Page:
Neurobiologists at UC San Diego have discovered how signals that orchestrate the construction of the nervous system also influence recovery after traumatic injury. They also found that manipulating these signals can enhance the return of function.
Most people who suffer traumatic injuries have incomplete lesions of neural circuits whose function can be partially restored from the reconfiguration of the spared circuits with rehabilitative training. But the mechanisms are not well understood.
In this week’s issue of Nature Neuroscience, biologists at UC San Diego report that removing the gene that encodes Ryk, a cell surface receptor for signaling proteins that control the wiring of the nervous system in development, enhances the ability of adult mice to remodel their neural circuits for the recovery of fine motor control after spinal cord injury.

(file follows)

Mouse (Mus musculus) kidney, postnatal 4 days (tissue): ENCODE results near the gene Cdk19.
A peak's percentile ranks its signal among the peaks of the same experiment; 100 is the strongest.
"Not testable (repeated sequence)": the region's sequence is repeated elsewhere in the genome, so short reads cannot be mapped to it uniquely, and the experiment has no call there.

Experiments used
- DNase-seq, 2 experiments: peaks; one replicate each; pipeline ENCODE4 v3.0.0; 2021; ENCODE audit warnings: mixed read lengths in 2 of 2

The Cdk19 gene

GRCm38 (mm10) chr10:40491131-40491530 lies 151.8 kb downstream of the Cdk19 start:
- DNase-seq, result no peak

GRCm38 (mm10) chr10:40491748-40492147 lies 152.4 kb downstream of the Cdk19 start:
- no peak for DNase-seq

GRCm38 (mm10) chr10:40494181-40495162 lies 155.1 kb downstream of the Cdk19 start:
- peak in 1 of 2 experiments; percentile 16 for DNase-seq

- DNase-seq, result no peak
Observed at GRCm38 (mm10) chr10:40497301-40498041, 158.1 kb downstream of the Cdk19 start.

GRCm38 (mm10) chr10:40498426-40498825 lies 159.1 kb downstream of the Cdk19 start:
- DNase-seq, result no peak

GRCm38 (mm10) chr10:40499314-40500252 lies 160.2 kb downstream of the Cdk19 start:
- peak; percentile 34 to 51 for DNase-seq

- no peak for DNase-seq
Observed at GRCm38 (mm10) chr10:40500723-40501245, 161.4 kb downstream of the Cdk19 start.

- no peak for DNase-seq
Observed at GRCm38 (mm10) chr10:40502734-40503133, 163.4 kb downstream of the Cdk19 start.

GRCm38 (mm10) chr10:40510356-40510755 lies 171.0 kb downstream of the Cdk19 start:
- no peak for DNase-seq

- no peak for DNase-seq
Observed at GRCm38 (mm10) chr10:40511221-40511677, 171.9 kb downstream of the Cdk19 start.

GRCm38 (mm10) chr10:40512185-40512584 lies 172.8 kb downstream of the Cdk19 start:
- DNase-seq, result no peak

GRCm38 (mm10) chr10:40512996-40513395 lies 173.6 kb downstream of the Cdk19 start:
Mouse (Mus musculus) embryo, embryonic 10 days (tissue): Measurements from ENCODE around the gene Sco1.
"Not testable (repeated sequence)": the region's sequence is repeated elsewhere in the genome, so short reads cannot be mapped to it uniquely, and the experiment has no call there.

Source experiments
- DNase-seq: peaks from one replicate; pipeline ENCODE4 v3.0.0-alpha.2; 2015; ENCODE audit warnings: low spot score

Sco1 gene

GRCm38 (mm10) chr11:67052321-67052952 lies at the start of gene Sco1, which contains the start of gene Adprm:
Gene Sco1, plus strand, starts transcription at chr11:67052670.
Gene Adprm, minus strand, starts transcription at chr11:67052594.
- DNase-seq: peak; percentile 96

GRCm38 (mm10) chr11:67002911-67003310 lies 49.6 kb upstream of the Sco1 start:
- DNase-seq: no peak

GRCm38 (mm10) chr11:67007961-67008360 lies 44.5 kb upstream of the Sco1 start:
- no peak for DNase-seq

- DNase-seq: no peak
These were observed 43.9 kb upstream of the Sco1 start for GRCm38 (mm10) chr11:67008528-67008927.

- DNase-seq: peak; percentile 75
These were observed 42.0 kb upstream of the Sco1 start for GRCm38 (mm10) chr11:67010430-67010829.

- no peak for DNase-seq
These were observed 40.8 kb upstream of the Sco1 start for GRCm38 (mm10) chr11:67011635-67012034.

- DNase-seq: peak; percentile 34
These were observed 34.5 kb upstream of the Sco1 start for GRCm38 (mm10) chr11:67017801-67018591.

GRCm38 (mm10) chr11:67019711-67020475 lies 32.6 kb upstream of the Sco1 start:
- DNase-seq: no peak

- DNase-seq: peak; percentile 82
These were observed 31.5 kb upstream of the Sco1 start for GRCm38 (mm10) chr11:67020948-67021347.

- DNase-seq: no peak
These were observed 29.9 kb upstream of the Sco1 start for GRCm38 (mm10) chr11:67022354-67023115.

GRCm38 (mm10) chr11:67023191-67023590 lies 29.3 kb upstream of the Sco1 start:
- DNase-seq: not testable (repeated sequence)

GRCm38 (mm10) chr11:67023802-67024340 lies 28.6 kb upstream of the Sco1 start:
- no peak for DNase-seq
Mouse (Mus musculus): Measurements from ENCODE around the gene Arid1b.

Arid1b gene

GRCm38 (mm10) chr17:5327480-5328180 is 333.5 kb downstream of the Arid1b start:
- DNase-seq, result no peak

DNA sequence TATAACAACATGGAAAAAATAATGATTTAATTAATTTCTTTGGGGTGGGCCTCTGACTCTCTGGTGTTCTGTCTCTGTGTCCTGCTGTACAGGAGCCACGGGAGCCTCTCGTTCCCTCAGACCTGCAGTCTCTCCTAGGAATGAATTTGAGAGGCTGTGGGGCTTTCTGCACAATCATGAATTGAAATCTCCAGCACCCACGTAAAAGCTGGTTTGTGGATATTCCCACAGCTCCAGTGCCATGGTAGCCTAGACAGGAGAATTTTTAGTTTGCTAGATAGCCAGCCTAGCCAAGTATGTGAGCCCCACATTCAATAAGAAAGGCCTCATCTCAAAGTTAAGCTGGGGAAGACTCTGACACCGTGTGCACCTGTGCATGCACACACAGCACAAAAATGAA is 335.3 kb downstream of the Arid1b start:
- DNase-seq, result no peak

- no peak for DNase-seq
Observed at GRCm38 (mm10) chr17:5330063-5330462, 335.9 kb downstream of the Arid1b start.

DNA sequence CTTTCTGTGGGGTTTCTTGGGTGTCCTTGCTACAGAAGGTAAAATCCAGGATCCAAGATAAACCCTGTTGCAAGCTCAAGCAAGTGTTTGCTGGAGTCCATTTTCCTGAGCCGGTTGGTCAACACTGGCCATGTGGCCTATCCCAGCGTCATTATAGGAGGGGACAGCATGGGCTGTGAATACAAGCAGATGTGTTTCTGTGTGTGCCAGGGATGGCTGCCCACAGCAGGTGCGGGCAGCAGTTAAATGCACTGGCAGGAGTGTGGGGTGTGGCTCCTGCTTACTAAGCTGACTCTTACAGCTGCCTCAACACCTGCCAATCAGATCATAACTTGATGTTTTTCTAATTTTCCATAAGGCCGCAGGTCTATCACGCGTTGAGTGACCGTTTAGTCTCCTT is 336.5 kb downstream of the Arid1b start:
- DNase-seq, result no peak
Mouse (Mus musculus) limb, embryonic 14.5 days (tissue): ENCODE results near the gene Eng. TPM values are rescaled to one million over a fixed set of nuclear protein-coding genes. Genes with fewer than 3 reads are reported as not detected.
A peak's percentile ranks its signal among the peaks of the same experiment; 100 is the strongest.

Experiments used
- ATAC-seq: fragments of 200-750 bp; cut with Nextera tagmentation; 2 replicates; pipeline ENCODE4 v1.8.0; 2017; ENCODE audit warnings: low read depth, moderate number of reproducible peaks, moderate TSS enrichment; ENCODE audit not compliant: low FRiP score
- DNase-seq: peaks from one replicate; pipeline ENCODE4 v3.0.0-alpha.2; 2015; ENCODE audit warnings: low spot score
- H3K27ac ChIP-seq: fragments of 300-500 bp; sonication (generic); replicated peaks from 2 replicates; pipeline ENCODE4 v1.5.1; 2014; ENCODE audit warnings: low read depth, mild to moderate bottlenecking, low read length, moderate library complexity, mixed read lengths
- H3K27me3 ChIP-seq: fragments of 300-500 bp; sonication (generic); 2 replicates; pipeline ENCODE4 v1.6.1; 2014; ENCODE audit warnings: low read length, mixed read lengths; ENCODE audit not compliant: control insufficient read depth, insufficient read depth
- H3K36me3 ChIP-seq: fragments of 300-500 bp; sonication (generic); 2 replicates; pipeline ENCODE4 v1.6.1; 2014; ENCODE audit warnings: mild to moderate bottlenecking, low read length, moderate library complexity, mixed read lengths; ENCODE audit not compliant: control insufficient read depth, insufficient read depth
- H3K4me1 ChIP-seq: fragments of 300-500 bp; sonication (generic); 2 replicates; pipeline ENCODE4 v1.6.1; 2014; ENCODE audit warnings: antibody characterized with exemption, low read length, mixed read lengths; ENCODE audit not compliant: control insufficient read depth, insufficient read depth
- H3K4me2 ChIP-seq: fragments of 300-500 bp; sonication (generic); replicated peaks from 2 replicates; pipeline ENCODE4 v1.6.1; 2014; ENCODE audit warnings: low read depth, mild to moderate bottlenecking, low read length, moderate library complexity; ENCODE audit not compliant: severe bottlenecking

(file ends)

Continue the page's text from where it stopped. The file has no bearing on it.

“Our new study now provides the first genetic evidence that those signaling proteins, important in wiring the nervous system in development, have a profound influence on how central nervous system axons respond to spinal cord injury,” said Yimin Zou, a professor in the Neurobiology Section of UC San Diego’s Division of Biological Sciences, who headed the research team. “This suggests that many other guidance cues, in addition to these signaling proteins, may also play roles in adult spinal cord repair. This opens up new opportunities to apply what we’ve learned in nervous system development to treat paralysis in adulthood.”
Ryk controls remapping of motor cortex during functional recovery after spinal cord injury. ABSTRACT